There is a battle going on between the Internet and those who are threatened by the Internet’s values. This includes anyone protecting old business models; incumbent telcos and cablecos, and rights collectives representing old distribution models for intellectual property. Most importantly, the greatest threat is to the power of the nation-state itself.
This struggle is marked by the Internet achieving sentience. I use sentience here to describe the deep symbiosis of the network and the people that use it and the huge quantity of emergent properties that result. The whole is vastly greater than the sum of the parts.
The Internet has achieved sentience. It is some different version of Kurzweil’s singularity, but it exists today. The Internet is self-improving, it propagates its unique values and, most importantly, it has now matured to the point where it is able to protect itself from any threat.
This sentience is a fusion of network and people. Recognizing its existence is central to understanding how society will evolve with and through it and to making this symbiosis as healthy as it can be. For many, this sentience is understood on an implied level. This will be better if made express.
It constantly improves
Every element of the Internet eventually gets improved upon with huge network effects, and those network effects are just accelerating. Not only is the Internet improving with the number of people connected, it is improving the very people connected to it.
It propagates its values
The Internet has often been described as valueless. It is not. In fact strong values have emerged. The Internet stands for openness, connectedness, sharing and fairness. It facilitates these things and propagates them. Think of the generally increasing difficulty that corruption and unfairness are having, from dictators to unfriendly business practices.
The Arab Spring and Verizon removing an unfair $2 surcharge are equally good examples. A groundswell starts and does not come from any one voice, but seems to come from the collective consciousness. It seems to come from everywhere at the same time.
It responds to threats
The Internet itself now clearly responds to things that threaten it. The response is multi-faceted, coming from many different places and in many different ways.
We see responses to legislative threats like SOPA and ACTA where people all over the world have responded to specific national legislation in a way never before seen.
We see this when we see Anonymous and others attacking various parties and entities that threaten the Internet and its values, almost like mutated white blood cells in the Internet’s bloodstream. And of course there is no specific person or thing that is Anonymous. Watching those threatened take a traditional approach to stopping it approaches farce.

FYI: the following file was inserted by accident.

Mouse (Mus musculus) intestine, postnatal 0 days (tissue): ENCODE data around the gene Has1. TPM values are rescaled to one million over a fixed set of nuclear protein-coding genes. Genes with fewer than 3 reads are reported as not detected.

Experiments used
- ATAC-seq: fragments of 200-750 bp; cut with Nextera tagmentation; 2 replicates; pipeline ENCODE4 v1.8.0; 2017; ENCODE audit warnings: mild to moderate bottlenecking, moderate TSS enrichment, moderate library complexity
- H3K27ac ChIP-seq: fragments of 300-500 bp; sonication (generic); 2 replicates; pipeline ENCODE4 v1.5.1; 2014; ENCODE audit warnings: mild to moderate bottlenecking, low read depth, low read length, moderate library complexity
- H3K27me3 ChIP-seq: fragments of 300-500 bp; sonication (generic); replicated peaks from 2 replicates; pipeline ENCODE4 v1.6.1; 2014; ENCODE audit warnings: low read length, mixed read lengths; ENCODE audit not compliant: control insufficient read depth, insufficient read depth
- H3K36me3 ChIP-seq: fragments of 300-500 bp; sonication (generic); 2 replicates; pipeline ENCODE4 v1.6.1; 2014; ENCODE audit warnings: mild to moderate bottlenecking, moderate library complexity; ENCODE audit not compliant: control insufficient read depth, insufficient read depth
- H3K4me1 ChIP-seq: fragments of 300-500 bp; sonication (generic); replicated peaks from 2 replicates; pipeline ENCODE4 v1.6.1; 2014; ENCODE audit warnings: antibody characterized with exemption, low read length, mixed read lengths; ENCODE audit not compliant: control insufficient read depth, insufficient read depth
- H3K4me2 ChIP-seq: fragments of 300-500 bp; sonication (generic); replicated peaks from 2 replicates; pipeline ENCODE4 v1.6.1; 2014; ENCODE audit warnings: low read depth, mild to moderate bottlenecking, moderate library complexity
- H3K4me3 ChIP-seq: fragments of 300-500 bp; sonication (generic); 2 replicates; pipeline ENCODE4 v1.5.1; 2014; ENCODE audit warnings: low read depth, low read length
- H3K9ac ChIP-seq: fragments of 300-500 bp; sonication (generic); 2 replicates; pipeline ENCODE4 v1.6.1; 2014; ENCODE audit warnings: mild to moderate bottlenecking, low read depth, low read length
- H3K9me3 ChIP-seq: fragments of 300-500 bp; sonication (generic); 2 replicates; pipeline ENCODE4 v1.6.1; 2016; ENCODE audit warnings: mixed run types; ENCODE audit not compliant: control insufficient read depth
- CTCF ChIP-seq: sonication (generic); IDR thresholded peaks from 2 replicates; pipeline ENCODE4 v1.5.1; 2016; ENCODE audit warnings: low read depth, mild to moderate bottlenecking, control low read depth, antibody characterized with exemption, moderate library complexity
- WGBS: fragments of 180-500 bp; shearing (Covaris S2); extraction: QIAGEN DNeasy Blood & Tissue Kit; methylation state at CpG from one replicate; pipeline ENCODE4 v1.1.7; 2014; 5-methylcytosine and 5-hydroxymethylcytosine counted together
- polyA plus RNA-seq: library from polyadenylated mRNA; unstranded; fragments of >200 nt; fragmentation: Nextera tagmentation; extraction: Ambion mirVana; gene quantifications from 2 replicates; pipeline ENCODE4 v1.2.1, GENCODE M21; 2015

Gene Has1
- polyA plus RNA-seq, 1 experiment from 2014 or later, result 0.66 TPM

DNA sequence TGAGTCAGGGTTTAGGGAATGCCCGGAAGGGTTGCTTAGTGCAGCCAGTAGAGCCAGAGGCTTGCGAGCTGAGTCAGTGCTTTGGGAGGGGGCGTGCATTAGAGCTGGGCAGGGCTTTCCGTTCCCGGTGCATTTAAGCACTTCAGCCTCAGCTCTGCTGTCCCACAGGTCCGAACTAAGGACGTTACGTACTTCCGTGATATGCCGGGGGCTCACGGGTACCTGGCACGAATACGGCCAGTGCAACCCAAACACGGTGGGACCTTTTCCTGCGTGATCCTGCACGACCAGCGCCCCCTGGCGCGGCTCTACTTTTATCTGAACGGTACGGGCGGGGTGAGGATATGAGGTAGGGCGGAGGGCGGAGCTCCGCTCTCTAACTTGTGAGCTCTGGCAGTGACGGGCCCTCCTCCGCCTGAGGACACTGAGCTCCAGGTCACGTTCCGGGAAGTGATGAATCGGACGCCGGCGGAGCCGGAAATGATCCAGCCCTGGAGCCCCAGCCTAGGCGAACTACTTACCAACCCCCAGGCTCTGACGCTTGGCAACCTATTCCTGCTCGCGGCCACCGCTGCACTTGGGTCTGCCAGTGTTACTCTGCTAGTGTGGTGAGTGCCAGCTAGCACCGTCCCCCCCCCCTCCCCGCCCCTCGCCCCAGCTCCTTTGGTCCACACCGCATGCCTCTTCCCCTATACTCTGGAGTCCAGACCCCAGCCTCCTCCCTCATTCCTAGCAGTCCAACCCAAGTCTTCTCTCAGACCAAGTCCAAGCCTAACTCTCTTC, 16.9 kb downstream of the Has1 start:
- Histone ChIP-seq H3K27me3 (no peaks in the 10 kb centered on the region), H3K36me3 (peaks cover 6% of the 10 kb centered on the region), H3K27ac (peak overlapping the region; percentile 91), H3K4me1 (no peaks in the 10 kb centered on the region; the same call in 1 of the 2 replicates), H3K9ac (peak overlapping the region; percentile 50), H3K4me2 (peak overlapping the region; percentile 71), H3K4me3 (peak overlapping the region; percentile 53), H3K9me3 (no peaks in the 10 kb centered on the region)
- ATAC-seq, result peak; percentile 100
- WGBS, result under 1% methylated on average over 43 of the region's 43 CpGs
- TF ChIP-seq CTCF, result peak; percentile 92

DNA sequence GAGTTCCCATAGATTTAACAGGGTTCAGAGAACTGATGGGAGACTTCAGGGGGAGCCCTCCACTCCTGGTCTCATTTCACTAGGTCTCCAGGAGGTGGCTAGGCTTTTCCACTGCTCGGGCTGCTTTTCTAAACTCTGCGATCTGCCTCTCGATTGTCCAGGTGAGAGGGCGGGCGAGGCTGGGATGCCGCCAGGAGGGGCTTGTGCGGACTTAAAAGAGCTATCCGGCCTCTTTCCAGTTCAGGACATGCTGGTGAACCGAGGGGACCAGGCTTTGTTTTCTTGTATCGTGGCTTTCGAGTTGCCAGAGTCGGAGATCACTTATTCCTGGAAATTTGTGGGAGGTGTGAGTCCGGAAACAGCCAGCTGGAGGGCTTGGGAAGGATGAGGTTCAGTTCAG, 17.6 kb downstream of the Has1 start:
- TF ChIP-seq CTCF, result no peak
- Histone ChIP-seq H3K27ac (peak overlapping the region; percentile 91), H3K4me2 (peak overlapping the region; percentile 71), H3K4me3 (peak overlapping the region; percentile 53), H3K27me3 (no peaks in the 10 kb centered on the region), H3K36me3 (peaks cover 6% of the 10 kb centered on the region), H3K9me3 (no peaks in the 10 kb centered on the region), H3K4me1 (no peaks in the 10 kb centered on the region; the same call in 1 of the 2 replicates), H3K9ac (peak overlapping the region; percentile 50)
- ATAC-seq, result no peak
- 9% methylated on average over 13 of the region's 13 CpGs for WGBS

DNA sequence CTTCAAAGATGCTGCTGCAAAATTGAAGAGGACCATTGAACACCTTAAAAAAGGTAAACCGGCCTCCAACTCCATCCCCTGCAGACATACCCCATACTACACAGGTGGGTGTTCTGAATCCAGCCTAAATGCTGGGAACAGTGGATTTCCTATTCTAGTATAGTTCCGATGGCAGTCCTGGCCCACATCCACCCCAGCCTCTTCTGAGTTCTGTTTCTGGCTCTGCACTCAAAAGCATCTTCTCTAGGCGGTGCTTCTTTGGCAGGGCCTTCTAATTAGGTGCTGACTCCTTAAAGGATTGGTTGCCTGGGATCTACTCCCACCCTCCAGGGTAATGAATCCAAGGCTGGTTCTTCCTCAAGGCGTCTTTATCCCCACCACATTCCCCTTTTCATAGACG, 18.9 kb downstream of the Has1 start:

We see this when we see plans arise for alternatives to the present Internet in response to threats from those who fear it. As the SOPA debate kicked into high gear a Reddit discussion on “Plan B” kicked off and has not slowed down despite the immediate threat passing. This was not even close to the only dialogue of its kind. The collective consciousness of the Internet understands the threat as continual and existential and in no way limited to SOPA, PIPA or ACTA. Those threatened, on the other hand, think they have a “PR problem” and that somehow Google and Silicon Valley have fooled people.
Finally, the Internet responding to threats to its existence is happening at an increasing rate. Draw a line through Citizen Lab, EFF and others in the late 90’s, TOR and others in the late 00’s and the responses that we have seen in the last months. This trend will accelerate.
What are the implications of sentience
When we interact with the Internet, whether it is in platform design, marketing or our own personal use of social media we need to keep the concept of sentience in mind. It can change the way we approach these tasks.
When we interact with the Internet we need to not only to expect it to change and evolve but we need to actively think about our own participation in this evolution. We are each a tiny part of the sentience of the Internet.
Perhaps most importantly for this post and for the broad theme of conflict between value systems, any attempt to legislate, regulate or otherwise control the Internet ignores sentience at its peril.
The genie of the Internet is out of the bottle. From now on, its sentience will protect its independence, whether one likes it or not. If those threatened try and squeeze too tightly the Internet will simply get up and walk away. The nation-state can no longer control the Internet but it can do significant damage to it, and in doing so to itself.
The hope is that acknowledging and discussing the Internet as sentient will allow us to approach its relationship with the nation-state, and other interests who feel threatened by it, in a way that more smoothly eases us into the future.